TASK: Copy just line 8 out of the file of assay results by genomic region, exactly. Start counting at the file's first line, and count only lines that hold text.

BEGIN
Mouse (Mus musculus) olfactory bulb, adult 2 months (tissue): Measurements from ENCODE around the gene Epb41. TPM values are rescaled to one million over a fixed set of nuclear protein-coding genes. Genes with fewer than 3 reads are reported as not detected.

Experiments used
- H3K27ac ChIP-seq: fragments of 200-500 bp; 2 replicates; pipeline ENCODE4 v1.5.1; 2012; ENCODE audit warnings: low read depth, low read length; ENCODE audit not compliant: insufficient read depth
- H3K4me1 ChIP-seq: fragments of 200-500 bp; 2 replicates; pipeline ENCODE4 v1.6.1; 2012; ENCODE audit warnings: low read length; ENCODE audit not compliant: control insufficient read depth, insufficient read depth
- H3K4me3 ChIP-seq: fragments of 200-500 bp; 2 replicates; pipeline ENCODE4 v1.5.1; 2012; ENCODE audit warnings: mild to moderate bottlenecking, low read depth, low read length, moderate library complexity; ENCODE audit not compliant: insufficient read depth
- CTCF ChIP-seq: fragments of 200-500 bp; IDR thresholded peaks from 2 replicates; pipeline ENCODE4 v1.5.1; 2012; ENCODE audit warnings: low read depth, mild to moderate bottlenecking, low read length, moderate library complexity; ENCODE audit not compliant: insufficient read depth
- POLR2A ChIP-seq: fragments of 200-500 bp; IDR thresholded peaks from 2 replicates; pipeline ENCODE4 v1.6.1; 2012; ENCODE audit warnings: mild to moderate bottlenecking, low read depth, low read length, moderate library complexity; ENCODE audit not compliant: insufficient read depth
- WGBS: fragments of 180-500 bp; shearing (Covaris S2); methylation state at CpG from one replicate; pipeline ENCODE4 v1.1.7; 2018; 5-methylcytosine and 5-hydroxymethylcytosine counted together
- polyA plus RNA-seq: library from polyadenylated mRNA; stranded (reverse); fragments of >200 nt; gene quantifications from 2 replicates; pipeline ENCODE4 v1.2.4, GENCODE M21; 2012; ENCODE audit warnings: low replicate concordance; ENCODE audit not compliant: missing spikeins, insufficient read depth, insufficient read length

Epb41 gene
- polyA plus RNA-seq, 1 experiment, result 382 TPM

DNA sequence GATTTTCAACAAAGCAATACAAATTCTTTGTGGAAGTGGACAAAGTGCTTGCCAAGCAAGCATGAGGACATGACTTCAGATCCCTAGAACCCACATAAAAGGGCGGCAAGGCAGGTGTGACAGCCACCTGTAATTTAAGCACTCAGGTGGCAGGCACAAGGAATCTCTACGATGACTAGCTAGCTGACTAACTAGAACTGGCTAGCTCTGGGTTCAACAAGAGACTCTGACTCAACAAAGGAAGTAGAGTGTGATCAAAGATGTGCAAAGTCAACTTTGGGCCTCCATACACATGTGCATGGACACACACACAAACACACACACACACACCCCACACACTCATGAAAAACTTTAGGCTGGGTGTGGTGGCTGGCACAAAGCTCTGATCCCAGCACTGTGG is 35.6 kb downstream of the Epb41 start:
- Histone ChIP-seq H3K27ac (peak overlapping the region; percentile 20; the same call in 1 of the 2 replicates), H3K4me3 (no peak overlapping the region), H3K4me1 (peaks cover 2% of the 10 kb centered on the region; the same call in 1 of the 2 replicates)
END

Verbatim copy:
- WGBS: fragments of 180-500 bp; shearing (Covaris S2); methylation state at CpG from one replicate; pipeline ENCODE4 v1.1.7; 2018; 5-methylcytosine and 5-hydroxymethylcytosine counted together